CCF Expedition Western Mole

CCF Expedition Western Mole

Over half-term a party of fifty cadets, NCOs and officers made for the beauty of the Mendip Hills in Somerset and Yoxter Camp, a collection of buildings gradually being picked off by sink holes in the middle of nowhere, a few miles from Cheddar Gorge. Saturday saw cadets abseiling at Split Rock, lowering themselves from a nauseating height in gusty conditions down a sheer cliff to the ‘encouragement’ of their friends at the top and bottom. Meanwhile, over in the equally-stunning Quantock Hills, an arduous and extremely muddy mountain biking package tested stamina and the claims of laundry powders in equal measure as cadets powered up and flew down the twisting woodland trails. An evening of laser tag allowed Cpl Palmer to demonstrate exceptional marksmanship skills and Cdt Auletta’s soi-disant friends manfully and literally to shoot him in the back.

A sunny Sunday brought a combined package of dry caving and rock climbing at Burrington Combe. Above ground, the dauntless cadets scaled six climbs on a tricky rock face, belaying one another under staff supervision. Far below them small groups vanished into the myriad natural caves of the Mendips, taking their first steps in caving and learning the basics of subterranean movement and navigation. The beauty of the rock formations combined with the exhilaration of the adventure in what was a claustrophobic’s nightmare, culminating in the Drainpipe: a thirty-metre tunnel just big enough for a grown man to wriggle along head first, and for Cpl Clarke to skip along. Such exertions amply warranted a relaxing night at the cinema before a good night’s rest.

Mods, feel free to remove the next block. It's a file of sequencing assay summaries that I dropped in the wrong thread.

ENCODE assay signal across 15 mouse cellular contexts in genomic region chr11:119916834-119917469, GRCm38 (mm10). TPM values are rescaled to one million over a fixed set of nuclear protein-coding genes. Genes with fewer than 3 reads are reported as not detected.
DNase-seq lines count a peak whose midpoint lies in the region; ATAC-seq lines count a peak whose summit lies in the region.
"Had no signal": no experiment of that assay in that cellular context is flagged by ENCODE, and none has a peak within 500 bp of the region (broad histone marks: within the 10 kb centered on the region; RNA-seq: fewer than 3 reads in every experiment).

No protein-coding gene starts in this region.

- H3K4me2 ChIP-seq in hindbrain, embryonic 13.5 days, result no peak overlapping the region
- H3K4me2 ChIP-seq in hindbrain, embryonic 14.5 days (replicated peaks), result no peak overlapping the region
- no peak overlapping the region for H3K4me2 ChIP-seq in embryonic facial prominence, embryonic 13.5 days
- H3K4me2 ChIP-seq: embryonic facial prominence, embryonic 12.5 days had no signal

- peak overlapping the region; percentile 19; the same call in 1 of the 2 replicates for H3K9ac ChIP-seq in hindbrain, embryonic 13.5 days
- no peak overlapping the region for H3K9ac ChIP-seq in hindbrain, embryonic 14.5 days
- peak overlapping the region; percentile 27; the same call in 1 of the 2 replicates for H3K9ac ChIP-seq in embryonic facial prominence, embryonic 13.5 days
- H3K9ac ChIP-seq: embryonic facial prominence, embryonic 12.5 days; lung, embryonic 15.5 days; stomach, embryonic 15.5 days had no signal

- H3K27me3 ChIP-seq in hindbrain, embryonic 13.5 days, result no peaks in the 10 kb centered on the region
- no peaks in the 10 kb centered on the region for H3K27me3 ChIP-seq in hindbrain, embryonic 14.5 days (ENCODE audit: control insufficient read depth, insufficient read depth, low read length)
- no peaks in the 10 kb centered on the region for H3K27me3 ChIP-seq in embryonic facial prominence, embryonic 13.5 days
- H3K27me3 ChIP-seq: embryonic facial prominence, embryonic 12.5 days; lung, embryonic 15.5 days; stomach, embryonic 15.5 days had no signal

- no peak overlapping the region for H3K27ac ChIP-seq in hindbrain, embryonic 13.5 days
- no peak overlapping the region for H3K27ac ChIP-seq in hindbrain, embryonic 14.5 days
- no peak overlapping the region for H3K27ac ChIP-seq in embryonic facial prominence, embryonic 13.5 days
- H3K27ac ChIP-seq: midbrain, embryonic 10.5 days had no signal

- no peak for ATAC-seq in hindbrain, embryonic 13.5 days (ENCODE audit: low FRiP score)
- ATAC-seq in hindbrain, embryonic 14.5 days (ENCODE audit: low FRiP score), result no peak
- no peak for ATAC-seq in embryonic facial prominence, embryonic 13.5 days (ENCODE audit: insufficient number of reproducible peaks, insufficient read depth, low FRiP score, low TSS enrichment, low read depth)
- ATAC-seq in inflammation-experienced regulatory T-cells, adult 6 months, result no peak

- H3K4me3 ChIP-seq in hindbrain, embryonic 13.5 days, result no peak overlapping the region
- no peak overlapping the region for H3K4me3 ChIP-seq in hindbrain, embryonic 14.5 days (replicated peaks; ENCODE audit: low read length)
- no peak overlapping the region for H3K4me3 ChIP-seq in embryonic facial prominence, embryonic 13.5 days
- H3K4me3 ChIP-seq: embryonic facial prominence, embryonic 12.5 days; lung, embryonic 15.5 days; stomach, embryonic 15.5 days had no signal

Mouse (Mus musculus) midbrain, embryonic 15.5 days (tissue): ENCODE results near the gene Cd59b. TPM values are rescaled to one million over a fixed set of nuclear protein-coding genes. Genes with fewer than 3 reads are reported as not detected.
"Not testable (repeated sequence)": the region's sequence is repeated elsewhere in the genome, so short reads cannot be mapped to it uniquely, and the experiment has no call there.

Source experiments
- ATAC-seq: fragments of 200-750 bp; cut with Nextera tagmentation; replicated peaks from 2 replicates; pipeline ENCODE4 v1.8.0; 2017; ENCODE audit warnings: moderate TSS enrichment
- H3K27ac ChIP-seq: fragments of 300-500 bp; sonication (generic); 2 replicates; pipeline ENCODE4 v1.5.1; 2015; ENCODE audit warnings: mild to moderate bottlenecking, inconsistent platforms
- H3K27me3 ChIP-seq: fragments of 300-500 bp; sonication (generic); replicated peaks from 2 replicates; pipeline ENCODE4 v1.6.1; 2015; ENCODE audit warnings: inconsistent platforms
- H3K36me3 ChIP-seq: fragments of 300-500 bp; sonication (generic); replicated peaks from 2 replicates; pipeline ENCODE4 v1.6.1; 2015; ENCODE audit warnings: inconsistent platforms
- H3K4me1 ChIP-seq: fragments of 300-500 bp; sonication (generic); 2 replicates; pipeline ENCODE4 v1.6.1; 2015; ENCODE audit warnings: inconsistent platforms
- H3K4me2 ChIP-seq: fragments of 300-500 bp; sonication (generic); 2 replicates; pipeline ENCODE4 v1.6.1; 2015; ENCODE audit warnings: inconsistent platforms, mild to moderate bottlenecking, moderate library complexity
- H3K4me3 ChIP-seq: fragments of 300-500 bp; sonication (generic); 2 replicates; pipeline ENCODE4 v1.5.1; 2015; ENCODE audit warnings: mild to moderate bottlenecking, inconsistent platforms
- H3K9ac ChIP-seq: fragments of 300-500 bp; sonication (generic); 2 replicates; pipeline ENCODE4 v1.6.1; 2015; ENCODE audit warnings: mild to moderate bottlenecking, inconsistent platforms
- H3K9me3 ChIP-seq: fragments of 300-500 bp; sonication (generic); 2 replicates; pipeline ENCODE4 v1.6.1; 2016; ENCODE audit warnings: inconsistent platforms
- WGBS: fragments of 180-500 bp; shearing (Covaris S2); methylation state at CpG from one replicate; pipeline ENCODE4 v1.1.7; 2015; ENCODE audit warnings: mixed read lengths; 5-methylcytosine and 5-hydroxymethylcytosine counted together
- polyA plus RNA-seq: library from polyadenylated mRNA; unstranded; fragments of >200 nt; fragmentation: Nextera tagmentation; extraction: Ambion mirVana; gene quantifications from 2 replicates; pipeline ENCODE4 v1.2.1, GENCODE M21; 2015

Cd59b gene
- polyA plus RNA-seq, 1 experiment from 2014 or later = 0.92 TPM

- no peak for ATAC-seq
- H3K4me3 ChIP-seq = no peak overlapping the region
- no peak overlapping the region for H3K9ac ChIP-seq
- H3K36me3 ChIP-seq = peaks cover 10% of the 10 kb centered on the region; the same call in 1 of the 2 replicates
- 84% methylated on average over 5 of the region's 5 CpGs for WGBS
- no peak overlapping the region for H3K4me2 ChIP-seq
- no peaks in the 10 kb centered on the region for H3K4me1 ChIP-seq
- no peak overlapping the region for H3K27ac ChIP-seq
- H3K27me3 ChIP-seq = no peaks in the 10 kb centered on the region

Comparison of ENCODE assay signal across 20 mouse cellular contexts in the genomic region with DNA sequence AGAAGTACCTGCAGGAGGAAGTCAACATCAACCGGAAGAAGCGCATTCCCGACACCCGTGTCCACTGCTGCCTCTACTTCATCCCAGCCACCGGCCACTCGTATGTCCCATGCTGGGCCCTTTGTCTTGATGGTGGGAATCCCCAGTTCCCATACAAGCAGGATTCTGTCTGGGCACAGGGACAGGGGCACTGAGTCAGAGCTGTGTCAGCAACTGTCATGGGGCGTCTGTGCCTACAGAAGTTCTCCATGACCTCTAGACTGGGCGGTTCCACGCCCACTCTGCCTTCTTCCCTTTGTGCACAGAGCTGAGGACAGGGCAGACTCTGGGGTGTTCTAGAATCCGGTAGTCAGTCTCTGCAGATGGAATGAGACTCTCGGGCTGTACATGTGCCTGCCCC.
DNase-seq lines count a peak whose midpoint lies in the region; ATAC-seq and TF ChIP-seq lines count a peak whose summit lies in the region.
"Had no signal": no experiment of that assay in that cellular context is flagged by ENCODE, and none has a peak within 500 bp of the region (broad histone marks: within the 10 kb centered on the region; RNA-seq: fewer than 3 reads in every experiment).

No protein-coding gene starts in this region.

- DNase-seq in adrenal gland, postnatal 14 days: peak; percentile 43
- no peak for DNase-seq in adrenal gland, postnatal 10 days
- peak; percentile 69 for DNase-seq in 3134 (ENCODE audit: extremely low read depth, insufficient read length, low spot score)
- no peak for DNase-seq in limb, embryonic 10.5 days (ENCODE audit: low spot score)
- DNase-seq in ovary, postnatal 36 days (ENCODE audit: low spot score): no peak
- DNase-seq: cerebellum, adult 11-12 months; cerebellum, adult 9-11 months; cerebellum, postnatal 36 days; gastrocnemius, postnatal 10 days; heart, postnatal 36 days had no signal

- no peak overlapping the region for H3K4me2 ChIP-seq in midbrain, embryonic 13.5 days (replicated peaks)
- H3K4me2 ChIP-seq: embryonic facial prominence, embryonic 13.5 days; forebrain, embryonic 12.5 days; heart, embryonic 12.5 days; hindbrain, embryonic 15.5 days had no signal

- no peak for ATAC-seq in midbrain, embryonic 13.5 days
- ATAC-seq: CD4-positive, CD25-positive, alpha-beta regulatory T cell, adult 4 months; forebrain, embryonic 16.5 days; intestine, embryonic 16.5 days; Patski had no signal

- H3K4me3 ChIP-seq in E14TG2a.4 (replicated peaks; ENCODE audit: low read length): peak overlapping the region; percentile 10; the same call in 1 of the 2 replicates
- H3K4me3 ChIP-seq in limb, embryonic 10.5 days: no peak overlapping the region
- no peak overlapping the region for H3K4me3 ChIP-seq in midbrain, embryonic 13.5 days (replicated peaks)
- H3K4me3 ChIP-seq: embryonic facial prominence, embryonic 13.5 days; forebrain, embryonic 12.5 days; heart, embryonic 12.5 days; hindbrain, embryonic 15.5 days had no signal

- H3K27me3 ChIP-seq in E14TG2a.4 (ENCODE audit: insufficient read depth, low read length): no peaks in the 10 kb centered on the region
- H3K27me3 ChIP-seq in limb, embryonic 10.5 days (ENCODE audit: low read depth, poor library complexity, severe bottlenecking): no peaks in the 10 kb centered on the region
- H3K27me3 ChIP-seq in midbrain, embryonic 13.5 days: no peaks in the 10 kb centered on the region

Our final day was given over to advanced caving, and so more durable waterproof cover-alls and fleecy underlayers were donned as the party prepared to tackle the famous Swildon’s Hole. Entering the caves in the torrent of an underground river, juniors had an extended trip around the waterfalls and thigh-deep streams of the upper series; while senior cadets abseiled down (and in) several underground cascades to the first sump, where the water level meets the roof. A six-foot, pitch black, fully-submerged dive, head banging on the roof in vain search for oxygen, was an unforgettable and terrifying experience, but one which the senior cadets handled with courage and determination. For most this was the highlight of a very successful, tiring and enjoyable exercise – a unique and almost otherworldly experience in the chasms beneath the earth and a reminder of the beauty and adventure England has to offer so close to home.

Lt Mathew Owen

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